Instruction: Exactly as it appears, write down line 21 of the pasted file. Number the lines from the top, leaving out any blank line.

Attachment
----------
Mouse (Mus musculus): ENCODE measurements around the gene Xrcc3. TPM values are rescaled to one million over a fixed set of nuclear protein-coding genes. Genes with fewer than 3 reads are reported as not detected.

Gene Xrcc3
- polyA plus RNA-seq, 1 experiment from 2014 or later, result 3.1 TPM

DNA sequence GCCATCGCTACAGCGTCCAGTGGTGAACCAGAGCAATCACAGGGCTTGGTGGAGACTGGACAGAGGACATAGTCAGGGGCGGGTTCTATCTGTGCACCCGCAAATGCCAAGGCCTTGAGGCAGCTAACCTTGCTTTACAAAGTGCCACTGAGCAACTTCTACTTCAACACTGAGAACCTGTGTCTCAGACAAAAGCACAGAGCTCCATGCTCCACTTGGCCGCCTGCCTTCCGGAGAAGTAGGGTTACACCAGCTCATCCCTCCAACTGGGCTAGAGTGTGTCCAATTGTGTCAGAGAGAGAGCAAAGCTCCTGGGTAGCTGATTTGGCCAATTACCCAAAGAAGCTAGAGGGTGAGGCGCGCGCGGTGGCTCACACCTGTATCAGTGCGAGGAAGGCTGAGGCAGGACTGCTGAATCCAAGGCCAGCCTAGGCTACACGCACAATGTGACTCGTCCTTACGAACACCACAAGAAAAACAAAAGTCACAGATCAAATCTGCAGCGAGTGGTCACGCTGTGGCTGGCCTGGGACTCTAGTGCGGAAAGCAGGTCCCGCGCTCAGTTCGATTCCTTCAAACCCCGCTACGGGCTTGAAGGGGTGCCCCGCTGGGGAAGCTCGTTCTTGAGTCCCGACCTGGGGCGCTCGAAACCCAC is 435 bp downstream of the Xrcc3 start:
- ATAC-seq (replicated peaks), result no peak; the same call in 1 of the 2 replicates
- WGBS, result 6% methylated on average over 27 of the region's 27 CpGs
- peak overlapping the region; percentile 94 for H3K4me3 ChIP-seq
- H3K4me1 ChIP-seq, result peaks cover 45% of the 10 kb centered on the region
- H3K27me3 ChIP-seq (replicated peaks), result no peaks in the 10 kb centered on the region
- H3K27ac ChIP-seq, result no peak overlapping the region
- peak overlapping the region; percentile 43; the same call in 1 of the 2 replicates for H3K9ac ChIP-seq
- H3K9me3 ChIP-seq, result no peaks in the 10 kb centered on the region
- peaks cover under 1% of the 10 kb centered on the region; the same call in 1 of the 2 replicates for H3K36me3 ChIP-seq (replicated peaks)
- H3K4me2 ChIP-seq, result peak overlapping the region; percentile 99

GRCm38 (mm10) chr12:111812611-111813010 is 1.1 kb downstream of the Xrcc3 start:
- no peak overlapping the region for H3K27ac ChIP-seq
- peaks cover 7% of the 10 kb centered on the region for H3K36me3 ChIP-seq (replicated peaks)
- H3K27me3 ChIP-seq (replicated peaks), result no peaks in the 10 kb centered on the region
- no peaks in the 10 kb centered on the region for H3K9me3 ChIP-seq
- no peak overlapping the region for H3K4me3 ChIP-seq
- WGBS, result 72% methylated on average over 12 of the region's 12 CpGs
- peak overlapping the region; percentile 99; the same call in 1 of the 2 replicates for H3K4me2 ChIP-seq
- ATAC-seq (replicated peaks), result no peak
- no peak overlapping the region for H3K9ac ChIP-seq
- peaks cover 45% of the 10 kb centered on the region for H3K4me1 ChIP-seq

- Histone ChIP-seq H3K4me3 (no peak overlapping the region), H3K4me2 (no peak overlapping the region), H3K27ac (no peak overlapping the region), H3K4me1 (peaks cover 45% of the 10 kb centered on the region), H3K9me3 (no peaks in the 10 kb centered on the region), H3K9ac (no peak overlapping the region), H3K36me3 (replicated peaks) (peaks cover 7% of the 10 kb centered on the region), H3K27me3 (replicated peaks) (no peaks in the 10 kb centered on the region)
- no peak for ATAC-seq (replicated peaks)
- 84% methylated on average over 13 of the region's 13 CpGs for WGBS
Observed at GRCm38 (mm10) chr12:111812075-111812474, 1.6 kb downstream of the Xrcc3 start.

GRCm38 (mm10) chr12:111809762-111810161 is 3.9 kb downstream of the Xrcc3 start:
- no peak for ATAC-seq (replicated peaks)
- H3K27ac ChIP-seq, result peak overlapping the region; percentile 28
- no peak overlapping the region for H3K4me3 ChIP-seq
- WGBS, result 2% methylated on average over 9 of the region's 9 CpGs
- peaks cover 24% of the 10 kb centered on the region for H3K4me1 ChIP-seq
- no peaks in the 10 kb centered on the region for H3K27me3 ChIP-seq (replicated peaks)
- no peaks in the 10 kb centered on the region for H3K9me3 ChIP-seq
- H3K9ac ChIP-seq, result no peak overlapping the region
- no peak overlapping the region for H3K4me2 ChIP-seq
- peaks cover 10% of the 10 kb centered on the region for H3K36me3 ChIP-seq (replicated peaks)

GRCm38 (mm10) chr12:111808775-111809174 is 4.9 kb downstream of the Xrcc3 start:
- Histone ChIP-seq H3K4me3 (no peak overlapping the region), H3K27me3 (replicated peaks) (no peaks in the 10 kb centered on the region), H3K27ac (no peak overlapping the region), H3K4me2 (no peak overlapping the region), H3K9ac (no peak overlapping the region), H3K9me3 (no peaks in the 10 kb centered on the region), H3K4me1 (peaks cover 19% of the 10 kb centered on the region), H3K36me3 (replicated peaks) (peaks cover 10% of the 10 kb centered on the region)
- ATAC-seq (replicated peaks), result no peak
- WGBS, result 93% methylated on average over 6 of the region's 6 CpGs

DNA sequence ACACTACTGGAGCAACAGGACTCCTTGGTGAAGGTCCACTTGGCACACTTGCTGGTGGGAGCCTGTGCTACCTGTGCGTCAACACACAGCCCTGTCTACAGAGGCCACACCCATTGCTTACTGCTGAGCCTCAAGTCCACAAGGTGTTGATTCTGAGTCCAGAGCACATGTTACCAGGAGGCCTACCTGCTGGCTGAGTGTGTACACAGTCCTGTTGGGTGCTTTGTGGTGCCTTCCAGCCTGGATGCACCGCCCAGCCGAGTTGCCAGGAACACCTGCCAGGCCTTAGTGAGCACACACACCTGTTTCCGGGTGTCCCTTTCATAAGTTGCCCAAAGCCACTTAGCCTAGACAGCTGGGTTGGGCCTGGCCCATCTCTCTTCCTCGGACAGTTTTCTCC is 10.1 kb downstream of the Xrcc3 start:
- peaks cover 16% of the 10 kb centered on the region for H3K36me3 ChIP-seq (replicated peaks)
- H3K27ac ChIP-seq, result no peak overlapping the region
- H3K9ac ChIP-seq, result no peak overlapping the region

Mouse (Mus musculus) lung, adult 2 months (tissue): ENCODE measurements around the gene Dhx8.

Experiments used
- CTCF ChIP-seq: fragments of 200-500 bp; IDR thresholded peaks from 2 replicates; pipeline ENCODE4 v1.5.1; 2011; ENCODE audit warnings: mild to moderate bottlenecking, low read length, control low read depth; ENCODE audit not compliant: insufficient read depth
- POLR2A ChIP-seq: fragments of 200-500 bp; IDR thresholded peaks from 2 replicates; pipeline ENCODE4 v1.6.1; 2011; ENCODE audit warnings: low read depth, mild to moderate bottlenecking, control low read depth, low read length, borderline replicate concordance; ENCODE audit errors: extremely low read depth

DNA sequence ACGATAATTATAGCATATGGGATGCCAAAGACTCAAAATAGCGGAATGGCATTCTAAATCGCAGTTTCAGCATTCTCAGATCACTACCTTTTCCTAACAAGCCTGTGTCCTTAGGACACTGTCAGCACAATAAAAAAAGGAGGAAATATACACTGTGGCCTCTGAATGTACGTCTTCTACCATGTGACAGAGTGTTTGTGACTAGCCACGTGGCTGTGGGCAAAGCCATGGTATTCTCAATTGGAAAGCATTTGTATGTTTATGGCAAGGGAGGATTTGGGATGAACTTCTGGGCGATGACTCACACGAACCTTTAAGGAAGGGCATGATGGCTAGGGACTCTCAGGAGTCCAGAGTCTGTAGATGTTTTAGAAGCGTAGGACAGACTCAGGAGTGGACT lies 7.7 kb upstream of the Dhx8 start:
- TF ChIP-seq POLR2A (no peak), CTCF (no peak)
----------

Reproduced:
- WGBS, result 72% methylated on average over 12 of the region's 12 CpGs